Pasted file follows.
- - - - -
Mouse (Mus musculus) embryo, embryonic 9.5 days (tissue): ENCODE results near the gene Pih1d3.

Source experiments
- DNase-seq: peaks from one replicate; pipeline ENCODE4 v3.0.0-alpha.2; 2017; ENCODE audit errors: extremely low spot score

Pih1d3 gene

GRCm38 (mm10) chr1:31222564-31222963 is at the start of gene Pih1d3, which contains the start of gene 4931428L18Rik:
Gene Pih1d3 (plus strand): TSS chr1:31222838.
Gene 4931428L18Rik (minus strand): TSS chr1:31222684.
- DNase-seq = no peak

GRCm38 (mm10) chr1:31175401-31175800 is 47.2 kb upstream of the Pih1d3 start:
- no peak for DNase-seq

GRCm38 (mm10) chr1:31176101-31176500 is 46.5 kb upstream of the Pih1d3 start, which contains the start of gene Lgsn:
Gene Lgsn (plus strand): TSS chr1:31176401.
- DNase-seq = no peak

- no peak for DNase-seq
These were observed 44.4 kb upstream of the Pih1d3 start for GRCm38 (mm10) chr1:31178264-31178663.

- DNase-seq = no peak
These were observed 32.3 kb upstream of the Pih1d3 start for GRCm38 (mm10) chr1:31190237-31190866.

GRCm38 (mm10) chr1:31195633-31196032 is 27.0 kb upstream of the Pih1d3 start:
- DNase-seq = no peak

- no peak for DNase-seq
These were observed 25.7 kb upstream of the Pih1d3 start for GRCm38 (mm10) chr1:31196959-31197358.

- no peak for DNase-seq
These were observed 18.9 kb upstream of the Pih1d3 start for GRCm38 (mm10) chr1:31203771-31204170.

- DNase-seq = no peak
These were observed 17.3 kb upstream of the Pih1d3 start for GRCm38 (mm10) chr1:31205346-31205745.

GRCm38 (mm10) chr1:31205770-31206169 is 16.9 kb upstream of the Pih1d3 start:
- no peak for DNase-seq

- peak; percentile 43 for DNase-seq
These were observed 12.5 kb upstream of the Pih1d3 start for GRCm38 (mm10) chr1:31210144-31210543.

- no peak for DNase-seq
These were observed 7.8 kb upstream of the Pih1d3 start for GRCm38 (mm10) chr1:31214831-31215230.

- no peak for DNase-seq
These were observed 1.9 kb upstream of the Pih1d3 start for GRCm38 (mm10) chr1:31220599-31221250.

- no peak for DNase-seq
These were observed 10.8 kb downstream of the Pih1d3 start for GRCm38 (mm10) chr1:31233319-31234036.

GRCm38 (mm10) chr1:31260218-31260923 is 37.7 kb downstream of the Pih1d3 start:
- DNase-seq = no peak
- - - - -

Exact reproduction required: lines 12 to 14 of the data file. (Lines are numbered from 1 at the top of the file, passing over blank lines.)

Gene Lgsn (plus strand): TSS chr1:31176401.
- DNase-seq = no peak

- no peak for DNase-seq